For this reason we set out to execute an alternative concept to achieve a brick-like, slipped stacking in planar, acene-based organic semiconductors. In contrast to Anthony’s approach of steric interference with the formation of one-dimensional stacks, our approach is based on “sculpting” the electrostatic potential surface of the semiconductor molecule in a way that cofacial stacking leads to electrostatic repulsion which can be converted into attraction by sliding the π-systems against each other by about half a molecular length. The advantage of this concept is not only a brick-like 2D structure, but also supposedly a tighter packing with smaller interplanar distances due to the strong electrostatic interactions. A similar effect has been demonstrated by Watson et al. [10] with bipolar, partially fluorinated aromatic compounds, which form closely packed 1D stacks through self-complementary structure of their electrostatic potential surface.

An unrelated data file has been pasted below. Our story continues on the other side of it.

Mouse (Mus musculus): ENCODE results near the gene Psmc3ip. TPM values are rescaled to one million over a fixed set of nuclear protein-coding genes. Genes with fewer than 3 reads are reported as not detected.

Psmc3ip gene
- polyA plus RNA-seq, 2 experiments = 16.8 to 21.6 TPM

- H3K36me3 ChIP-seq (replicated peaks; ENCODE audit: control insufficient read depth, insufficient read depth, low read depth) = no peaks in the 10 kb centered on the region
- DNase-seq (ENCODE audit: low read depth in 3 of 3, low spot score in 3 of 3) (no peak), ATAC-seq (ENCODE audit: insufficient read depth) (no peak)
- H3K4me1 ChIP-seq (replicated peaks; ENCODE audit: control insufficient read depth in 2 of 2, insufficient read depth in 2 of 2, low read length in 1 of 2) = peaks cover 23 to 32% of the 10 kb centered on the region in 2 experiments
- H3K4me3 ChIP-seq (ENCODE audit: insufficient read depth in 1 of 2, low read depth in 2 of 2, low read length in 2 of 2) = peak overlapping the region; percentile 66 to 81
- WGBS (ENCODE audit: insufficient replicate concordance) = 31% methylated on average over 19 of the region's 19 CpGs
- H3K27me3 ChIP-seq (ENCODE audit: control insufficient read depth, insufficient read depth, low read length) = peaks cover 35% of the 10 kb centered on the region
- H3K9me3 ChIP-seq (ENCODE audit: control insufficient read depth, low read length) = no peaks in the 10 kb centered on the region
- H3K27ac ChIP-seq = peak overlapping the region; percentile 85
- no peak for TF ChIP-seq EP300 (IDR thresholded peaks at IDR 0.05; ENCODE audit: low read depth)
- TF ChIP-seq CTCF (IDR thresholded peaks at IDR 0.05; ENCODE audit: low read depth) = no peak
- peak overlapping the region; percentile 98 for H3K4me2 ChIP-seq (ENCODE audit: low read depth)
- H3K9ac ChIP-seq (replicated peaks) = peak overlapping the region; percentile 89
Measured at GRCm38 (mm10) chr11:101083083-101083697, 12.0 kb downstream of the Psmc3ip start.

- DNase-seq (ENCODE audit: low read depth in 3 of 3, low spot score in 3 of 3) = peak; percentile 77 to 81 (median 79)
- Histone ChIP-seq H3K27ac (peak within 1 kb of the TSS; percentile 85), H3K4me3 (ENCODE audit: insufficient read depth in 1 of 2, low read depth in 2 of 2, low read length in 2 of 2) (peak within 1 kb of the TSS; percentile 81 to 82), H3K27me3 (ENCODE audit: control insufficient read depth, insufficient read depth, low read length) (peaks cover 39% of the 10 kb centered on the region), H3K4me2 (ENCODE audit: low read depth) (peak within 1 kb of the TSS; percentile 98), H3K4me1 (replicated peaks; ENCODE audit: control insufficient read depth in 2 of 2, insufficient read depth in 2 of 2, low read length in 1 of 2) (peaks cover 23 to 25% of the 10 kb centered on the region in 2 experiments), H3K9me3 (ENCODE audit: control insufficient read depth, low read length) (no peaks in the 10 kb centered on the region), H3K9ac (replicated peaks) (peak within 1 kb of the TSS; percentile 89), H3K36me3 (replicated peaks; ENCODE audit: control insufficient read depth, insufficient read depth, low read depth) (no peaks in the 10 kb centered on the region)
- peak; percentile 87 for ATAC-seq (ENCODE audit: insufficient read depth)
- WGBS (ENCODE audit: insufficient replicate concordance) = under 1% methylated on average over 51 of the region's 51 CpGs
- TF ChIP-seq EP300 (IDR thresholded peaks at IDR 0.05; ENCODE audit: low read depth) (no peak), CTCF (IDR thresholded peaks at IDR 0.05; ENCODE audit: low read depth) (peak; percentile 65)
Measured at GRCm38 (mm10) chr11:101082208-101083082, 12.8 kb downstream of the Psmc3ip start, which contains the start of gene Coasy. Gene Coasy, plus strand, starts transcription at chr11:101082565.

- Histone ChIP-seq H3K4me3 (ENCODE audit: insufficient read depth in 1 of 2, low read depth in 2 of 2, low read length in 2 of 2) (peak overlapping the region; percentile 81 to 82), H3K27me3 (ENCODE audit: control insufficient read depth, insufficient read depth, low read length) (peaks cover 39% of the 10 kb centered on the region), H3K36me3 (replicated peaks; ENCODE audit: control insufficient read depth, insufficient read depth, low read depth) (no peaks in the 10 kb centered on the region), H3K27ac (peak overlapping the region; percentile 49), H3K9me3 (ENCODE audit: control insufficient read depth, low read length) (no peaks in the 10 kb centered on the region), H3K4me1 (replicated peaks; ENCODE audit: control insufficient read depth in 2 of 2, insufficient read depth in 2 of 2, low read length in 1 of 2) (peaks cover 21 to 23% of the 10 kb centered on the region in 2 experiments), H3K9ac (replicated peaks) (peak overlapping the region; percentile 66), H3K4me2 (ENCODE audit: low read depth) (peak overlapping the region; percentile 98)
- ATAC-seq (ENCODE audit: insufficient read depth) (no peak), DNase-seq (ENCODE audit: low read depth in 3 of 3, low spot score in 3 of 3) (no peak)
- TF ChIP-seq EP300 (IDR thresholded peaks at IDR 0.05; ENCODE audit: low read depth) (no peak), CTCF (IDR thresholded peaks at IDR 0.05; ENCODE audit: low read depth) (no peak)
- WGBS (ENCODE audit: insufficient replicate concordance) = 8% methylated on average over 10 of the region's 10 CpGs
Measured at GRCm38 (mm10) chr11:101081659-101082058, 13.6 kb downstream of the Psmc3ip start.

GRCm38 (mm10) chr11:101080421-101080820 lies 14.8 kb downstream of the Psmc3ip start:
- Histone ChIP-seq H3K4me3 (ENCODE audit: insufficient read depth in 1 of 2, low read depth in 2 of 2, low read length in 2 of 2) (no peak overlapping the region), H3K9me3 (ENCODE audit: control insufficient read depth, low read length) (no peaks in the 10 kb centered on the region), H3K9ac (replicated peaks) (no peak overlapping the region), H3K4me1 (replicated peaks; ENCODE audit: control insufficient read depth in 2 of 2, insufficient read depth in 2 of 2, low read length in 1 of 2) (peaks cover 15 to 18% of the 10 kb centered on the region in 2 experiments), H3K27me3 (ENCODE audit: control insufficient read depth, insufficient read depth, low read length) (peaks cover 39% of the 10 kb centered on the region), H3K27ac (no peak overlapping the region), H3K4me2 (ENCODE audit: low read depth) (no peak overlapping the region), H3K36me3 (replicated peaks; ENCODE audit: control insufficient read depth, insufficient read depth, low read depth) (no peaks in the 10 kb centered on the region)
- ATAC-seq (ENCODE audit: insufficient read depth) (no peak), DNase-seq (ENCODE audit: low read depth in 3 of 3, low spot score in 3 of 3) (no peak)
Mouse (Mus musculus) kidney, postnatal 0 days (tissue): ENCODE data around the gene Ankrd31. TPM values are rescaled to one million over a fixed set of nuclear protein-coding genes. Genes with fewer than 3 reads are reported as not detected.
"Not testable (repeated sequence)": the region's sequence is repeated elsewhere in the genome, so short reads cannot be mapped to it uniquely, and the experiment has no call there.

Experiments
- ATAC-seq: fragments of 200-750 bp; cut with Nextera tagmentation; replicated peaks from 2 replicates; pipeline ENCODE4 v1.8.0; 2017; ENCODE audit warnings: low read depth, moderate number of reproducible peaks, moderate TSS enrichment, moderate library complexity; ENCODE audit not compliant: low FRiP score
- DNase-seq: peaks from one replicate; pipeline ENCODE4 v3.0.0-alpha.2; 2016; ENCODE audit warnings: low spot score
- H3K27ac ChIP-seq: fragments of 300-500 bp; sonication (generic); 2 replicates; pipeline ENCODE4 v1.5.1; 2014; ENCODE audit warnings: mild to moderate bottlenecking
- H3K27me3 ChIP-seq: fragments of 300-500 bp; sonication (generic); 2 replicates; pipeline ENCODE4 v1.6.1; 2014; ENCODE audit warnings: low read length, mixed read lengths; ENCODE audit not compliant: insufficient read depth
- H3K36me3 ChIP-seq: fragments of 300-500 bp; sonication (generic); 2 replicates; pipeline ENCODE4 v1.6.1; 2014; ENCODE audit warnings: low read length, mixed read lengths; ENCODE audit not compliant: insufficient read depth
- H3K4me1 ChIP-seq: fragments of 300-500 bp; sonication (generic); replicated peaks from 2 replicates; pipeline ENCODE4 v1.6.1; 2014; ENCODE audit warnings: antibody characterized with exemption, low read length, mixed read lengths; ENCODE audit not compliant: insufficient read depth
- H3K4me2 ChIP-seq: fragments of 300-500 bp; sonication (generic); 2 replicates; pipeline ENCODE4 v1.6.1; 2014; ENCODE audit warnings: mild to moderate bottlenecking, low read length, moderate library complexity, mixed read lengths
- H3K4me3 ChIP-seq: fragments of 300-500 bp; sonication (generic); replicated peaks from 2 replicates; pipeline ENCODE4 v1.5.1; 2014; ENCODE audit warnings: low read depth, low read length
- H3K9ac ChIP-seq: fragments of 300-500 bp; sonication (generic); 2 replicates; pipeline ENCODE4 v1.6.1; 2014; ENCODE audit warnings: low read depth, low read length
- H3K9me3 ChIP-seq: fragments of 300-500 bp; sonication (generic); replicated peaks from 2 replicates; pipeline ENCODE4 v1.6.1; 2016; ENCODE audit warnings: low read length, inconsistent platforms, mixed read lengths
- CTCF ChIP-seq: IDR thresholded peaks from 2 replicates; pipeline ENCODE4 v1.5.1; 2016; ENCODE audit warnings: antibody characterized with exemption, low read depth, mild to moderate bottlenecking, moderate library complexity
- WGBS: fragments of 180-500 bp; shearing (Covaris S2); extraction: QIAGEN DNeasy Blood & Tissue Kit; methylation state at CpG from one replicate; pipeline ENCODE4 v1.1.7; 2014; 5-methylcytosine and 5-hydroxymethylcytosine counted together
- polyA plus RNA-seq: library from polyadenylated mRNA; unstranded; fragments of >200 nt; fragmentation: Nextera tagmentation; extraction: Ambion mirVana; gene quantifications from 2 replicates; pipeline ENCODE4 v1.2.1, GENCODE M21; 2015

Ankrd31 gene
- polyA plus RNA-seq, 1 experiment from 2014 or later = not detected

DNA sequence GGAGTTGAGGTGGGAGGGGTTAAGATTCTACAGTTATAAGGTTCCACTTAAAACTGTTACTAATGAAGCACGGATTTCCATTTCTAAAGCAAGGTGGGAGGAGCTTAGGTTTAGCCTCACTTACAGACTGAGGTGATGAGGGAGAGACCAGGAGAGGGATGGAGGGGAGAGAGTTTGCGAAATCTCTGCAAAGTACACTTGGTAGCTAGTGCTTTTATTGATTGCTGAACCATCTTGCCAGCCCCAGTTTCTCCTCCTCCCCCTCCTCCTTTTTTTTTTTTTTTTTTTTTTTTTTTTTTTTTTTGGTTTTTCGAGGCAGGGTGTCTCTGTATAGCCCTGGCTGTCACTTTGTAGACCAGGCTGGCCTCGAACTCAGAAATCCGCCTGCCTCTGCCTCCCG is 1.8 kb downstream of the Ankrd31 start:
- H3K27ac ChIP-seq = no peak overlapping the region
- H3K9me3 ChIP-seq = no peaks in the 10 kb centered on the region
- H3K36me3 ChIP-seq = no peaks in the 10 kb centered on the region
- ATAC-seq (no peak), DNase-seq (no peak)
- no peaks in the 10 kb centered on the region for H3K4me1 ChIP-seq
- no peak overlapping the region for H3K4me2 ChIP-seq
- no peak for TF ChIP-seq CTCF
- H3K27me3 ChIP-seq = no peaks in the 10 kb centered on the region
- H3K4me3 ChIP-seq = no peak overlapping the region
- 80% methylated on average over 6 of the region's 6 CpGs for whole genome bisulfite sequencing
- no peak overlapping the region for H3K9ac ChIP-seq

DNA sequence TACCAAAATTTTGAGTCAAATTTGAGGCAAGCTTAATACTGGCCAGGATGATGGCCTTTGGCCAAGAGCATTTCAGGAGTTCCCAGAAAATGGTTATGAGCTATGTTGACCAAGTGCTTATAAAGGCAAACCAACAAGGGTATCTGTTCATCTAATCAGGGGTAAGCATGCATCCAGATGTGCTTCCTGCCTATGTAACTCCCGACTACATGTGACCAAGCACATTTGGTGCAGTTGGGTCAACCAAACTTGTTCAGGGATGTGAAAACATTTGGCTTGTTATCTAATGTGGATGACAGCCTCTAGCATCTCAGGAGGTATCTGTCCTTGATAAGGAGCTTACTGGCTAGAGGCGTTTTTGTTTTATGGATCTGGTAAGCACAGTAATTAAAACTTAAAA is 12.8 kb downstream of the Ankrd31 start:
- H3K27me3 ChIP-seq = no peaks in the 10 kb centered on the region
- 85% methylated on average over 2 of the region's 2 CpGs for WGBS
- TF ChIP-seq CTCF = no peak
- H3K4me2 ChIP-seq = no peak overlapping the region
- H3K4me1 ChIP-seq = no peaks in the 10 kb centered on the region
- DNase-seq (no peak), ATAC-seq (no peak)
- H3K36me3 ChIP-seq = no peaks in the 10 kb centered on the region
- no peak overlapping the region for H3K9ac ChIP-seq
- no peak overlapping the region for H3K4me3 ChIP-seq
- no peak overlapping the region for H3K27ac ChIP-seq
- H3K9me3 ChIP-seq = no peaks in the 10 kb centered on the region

Chemically, the electrostatic potential surface can be modelled very efficiently with partially fluorinated arenes, without expanding the geometry too much. Arene–perfluoroarene interactions are well known to stabilize molecular crystals [11-13] through multipolar electrostatic interactions, and there are a few examples for their use in organic electronics [10,14]. Another point to consider are the HOMO and LUMO energy levels, which have to be consistent with the work function of electrode materials used in OFETs – typically gold with a work function of around −5.4 eV. Taking this into account, the semifluorinated tetraoxatetrahydrohexacene 1 was selected as synthetic target for our concept study, with a predicted [15] HOMO energy of −5.64 eV and LUMO of −1.29 eV (Figure 2).